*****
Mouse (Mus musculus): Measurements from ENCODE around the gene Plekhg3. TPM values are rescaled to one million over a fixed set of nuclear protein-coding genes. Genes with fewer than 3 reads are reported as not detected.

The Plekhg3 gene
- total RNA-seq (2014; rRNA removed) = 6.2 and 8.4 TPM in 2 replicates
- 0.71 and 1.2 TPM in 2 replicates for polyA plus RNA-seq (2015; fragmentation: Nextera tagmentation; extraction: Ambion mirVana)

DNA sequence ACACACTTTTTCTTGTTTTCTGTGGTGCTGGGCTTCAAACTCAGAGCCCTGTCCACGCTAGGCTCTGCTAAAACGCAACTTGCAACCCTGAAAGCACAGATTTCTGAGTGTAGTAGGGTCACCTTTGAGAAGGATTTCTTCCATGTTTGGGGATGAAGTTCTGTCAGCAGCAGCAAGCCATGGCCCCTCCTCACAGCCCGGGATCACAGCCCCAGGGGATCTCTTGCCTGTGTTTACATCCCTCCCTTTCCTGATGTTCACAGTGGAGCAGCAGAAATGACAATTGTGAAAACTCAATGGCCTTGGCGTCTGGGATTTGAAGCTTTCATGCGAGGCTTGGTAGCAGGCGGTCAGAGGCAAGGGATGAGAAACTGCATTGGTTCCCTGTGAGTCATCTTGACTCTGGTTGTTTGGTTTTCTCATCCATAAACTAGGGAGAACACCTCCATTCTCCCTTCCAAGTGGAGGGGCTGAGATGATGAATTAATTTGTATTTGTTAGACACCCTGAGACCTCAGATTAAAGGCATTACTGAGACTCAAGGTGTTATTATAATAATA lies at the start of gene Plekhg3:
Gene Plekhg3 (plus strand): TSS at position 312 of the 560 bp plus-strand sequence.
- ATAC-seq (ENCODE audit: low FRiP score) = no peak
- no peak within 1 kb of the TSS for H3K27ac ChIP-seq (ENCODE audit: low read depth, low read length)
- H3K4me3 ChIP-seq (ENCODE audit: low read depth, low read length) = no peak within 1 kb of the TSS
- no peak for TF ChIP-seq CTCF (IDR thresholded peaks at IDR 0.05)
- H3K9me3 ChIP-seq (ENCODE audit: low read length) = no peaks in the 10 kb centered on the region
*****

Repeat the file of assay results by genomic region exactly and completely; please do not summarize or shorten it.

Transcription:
Mouse (Mus musculus): Measurements from ENCODE around the gene Plekhg3. TPM values are rescaled to one million over a fixed set of nuclear protein-coding genes. Genes with fewer than 3 reads are reported as not detected.

The Plekhg3 gene
- total RNA-seq (2014; rRNA removed) = 6.2 and 8.4 TPM in 2 replicates
- 0.71 and 1.2 TPM in 2 replicates for polyA plus RNA-seq (2015; fragmentation: Nextera tagmentation; extraction: Ambion mirVana)

DNA sequence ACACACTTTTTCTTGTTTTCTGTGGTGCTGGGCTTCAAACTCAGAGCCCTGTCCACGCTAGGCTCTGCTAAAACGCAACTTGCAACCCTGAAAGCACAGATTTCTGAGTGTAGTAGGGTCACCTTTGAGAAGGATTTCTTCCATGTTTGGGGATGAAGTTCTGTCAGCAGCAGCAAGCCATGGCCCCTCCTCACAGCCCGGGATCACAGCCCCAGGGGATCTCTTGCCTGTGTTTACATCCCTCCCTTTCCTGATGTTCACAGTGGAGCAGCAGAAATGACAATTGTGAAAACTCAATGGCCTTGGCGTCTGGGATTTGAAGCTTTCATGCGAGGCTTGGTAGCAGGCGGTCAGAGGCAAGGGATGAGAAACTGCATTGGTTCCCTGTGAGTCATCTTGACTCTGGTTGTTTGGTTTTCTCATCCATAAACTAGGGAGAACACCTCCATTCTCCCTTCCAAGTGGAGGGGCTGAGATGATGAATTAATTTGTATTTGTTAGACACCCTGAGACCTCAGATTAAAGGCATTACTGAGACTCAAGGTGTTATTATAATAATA lies at the start of gene Plekhg3:
Gene Plekhg3 (plus strand): TSS at position 312 of the 560 bp plus-strand sequence.
- ATAC-seq (ENCODE audit: low FRiP score) = no peak
- no peak within 1 kb of the TSS for H3K27ac ChIP-seq (ENCODE audit: low read depth, low read length)
- H3K4me3 ChIP-seq (ENCODE audit: low read depth, low read length) = no peak within 1 kb of the TSS
- no peak for TF ChIP-seq CTCF (IDR thresholded peaks at IDR 0.05)
- H3K9me3 ChIP-seq (ENCODE audit: low read length) = no peaks in the 10 kb centered on the region